November 13–16, 2019, Hotel Omni Mont-Royal, Montreal, Quebec
The Association for Canadian Studies is pleased to announce the call for proposals for their 25th biennial conference.
Disciplinary, multidisciplinary, and interdisciplinary scholarly inquiries dedicated to examining the conference theme of inclusion/exclusion in Canada and Canadian affairs are encouraged. In what ways can Canada be regarded as an inclusive society by the international community? What policies has Canada established and pursued over the past 150 years to foster and expand inclusivity? Have there been notable variations over time, across issues and governments, and in Canada’s approach toward inclusivity? How might these be explained? How is Canada currently positioning itself to embrace inclusivity given the variety of global concerns in the international community?
We welcome papers and panel proposals from graduate students, professors, independent scholars, practitioners, and exceptional undergraduates. Scholars interested in submitting a proposal should forward a working title and abstract of no more than 300 words along with a current vitae (2 pgs. maximum) to the appropriate section chairs no later than April 15, 2019. Paper presenters must be current ACSUS members. Confirmations will be sent to participants by May 15, 2019.
The North and Arctic Studies Section Theme: Arctic Policy in Canada: Forces of Inclusion and Exclusion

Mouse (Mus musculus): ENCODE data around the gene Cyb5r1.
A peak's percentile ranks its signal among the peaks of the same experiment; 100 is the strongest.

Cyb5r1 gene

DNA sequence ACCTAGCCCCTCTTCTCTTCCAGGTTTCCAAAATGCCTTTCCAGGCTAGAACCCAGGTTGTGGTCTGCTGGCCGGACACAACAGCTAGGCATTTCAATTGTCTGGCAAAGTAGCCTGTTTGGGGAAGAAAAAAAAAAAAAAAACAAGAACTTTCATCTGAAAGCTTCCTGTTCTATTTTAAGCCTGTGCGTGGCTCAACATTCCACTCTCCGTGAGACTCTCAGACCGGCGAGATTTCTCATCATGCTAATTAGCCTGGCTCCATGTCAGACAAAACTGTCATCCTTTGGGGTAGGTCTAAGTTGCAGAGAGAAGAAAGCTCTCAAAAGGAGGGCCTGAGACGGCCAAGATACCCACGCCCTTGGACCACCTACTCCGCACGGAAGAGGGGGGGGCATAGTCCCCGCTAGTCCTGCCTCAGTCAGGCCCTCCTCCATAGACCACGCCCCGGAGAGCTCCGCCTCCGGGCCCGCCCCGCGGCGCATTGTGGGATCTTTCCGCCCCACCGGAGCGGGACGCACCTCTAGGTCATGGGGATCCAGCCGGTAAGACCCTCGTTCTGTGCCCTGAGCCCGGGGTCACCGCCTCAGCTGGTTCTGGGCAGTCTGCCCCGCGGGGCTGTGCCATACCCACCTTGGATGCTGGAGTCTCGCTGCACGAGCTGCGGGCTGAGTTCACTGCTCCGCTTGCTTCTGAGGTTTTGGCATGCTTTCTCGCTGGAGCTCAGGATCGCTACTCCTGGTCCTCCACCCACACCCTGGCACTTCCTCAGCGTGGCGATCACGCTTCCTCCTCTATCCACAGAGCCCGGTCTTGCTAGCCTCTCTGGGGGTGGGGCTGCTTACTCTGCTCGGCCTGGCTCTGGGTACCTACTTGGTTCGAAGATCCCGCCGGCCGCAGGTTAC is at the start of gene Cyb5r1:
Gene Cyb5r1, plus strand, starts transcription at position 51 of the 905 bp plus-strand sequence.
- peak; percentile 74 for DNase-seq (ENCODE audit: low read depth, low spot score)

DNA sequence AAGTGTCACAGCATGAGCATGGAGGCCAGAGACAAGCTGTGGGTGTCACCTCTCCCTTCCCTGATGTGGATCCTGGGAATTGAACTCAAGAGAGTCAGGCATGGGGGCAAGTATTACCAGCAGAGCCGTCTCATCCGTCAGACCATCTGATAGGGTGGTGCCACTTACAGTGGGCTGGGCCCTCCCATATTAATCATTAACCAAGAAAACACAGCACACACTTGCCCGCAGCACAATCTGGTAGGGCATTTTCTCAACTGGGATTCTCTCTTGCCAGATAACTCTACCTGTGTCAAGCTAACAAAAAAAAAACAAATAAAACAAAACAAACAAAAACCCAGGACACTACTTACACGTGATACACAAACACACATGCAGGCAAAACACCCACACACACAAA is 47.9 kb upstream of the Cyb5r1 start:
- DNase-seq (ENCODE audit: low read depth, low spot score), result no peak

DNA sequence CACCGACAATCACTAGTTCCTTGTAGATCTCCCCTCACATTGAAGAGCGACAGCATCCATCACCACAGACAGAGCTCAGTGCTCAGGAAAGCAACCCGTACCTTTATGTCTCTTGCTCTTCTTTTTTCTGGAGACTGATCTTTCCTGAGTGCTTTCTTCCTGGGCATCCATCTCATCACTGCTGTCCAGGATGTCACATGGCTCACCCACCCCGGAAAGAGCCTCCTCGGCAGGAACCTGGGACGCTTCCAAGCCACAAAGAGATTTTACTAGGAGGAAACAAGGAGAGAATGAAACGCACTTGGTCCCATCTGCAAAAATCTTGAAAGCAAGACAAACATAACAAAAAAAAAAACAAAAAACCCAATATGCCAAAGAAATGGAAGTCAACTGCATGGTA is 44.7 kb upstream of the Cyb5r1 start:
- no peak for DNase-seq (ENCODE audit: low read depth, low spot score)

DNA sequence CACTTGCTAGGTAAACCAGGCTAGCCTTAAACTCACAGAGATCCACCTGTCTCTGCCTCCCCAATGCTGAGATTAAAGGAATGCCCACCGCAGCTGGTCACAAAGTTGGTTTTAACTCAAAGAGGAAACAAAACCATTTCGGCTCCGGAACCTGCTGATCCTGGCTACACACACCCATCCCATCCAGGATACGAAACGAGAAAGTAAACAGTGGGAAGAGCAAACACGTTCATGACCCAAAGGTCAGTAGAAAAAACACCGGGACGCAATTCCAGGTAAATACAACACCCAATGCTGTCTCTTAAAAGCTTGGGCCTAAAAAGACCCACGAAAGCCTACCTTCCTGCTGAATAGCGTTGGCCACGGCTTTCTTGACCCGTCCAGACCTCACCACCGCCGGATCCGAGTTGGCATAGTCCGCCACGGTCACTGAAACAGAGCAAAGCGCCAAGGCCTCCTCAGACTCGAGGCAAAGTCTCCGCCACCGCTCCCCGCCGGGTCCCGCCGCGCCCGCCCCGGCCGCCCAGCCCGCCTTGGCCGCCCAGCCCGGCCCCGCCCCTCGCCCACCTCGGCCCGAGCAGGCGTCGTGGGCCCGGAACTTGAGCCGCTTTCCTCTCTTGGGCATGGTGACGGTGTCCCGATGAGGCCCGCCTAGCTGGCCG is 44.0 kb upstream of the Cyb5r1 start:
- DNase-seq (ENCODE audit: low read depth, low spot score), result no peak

Co-Chairs: Heather Nicol, Trent University, email@example.com; Nadine Fabbi, University of Washington, firstname.lastname@example.org; Mark Watson, Concordia University, email@example.com; Barry Zellen, United States Coast Guard Academy, Barry.S.Zellen@uscga.edu
The North and Arctic Studies section is calling for proposals with a focus on Arctic policy in Canada, including Canada’s Arctic foreign policy, the foreign policy of the Inuit Circumpolar Council, the declarations and policies of the Inuit Tapiriit Kanatami, policies developed by the territorial governments or the Inuit regions and communities in Inuit Nunangat, recent policies pertaining to the Northwest Passage. Who is included and who is excluded in a particular Arctic policy? How do Canada’s Arctic foreign and domestic policies compare to those of other Arctic nation-states? How does Canada’s first Arctic foreign policy compare to the most recent foreign policy, and to what degree were Inuit included in policy development? How is Inuit policy used to strengthen Inuit interests in domestic and international affairs or to provide greater social benefits? How do film or other arts express or respond to a policy agenda? Papers accepted to the North and Arctic Studies Section may be considered for Issue #61 of the International Journal of Canadian Studies, Arctic Policy in Canada (currently scheduled for publication in Fall 2020).
Submission deadline: April 15, 2019.